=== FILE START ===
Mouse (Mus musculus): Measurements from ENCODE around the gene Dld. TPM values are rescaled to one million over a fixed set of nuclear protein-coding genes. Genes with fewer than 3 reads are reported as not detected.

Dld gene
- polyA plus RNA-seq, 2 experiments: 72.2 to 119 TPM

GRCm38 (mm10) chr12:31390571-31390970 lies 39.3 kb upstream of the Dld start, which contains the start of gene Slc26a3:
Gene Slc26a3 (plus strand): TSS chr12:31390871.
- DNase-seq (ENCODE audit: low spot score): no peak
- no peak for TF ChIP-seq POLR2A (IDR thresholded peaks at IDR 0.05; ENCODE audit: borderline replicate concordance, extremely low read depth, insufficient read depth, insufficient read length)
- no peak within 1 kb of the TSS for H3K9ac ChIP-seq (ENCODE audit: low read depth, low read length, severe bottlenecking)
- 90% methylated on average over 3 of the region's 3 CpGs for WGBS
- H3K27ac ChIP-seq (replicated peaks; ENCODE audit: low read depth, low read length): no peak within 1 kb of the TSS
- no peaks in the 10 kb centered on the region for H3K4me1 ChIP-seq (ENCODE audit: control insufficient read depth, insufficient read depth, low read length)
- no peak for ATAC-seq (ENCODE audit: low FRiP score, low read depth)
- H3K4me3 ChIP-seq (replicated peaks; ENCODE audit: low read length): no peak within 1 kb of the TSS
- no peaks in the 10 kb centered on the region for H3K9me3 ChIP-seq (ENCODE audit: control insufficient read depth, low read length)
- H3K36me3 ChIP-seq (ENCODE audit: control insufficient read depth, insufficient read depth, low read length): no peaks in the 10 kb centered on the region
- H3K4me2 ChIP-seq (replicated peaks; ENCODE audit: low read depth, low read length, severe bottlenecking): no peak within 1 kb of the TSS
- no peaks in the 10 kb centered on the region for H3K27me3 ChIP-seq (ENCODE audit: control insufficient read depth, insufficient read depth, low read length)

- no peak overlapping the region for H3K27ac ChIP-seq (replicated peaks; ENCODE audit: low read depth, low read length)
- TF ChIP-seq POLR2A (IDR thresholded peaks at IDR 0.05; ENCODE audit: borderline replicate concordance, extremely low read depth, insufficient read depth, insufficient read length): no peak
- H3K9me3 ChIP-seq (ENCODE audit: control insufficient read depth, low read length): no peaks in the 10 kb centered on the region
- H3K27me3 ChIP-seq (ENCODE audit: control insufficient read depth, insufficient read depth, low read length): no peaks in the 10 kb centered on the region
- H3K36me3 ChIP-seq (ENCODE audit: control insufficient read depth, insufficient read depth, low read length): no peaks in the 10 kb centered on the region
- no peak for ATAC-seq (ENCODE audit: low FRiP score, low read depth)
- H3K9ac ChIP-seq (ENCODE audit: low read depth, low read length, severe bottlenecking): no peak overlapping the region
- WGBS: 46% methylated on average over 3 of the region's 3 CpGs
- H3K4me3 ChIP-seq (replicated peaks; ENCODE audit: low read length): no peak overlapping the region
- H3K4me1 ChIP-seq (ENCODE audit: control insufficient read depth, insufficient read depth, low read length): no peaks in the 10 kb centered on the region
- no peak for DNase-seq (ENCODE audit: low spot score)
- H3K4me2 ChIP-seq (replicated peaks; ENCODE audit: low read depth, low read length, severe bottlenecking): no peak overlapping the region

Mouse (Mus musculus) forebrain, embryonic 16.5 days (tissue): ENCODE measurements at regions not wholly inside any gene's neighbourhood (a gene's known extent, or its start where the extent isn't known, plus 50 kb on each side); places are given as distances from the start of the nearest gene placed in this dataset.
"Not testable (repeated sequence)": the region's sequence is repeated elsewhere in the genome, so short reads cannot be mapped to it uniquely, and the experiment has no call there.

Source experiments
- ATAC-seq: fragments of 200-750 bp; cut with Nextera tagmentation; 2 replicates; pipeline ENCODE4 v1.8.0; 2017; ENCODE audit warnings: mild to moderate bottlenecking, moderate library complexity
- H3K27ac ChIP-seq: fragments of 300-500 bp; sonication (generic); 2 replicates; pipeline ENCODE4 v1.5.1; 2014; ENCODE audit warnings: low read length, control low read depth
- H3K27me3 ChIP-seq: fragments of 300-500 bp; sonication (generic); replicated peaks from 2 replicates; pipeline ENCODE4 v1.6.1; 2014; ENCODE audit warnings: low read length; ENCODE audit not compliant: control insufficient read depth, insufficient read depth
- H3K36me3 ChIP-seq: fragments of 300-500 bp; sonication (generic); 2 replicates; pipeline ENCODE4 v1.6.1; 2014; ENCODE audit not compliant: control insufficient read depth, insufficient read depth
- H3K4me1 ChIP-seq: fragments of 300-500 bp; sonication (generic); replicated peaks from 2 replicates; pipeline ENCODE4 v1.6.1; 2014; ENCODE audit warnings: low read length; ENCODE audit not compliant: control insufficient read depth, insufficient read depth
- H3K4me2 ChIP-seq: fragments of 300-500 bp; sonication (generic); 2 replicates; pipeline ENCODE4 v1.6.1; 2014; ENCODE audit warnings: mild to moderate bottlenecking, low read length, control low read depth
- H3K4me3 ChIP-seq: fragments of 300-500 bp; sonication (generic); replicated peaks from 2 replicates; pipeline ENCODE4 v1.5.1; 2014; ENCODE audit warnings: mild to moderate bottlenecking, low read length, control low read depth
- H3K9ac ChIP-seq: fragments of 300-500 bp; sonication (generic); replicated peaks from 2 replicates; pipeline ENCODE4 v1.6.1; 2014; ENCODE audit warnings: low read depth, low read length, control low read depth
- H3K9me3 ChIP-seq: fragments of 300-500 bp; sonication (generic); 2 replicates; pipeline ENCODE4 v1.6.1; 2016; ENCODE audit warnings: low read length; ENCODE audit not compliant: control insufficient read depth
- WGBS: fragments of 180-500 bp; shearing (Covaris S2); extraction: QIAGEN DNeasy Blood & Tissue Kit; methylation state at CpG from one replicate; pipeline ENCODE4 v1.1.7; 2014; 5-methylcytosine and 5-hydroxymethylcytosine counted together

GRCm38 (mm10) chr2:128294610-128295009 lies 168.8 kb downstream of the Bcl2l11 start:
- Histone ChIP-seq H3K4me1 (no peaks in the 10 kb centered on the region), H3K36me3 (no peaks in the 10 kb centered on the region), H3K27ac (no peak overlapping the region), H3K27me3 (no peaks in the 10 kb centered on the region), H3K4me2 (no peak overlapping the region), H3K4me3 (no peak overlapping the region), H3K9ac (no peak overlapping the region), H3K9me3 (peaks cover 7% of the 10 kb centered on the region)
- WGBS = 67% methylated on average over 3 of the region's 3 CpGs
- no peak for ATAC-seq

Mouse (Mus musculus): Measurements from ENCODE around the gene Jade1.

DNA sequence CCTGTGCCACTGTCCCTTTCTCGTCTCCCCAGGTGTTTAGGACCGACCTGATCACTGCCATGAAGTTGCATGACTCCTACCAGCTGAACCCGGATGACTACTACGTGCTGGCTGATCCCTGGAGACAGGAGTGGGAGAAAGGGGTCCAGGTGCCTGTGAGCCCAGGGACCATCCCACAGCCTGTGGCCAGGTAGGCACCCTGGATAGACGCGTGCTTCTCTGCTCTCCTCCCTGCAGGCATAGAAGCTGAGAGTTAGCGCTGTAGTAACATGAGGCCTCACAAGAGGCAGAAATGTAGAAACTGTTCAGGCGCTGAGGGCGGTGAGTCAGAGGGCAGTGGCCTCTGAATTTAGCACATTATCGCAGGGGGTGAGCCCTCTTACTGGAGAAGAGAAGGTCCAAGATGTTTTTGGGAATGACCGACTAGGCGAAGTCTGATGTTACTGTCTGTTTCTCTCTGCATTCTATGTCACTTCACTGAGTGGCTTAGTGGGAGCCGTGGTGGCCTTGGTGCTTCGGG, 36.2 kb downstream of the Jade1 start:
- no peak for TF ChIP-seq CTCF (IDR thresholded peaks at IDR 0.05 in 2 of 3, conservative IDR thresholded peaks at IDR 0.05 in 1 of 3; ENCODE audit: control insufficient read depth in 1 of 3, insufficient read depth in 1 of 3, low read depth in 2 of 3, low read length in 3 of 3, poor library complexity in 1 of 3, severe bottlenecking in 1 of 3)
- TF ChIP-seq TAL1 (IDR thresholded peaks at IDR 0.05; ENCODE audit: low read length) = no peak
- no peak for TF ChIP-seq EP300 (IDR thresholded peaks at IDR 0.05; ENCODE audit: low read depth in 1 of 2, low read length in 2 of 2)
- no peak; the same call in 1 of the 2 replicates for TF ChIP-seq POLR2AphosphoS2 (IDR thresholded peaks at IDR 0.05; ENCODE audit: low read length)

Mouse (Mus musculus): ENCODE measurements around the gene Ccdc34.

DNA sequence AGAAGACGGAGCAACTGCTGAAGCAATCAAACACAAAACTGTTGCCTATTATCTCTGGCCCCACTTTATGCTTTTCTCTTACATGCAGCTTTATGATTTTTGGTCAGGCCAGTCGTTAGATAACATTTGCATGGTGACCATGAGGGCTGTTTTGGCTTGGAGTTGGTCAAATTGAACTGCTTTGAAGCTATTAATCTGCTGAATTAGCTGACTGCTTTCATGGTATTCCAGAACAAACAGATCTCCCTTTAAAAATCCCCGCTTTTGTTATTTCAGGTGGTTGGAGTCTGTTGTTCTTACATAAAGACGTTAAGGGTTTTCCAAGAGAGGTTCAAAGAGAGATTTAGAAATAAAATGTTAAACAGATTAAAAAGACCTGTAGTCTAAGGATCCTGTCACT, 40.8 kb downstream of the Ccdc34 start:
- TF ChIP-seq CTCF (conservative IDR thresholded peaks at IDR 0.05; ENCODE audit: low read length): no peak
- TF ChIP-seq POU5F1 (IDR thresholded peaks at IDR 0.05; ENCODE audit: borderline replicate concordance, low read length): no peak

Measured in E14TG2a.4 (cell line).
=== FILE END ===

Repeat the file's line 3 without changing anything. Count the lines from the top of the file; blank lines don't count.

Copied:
- polyA plus RNA-seq, 2 experiments: 72.2 to 119 TPM